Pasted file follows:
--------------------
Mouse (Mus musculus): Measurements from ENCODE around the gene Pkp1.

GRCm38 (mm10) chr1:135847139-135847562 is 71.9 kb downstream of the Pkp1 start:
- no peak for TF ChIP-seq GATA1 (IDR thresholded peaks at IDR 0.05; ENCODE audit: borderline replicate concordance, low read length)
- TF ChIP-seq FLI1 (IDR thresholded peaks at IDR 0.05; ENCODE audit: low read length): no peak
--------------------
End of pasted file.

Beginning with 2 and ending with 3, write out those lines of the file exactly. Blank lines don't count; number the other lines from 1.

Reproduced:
GRCm38 (mm10) chr1:135847139-135847562 is 71.9 kb downstream of the Pkp1 start:
- no peak for TF ChIP-seq GATA1 (IDR thresholded peaks at IDR 0.05; ENCODE audit: borderline replicate concordance, low read length)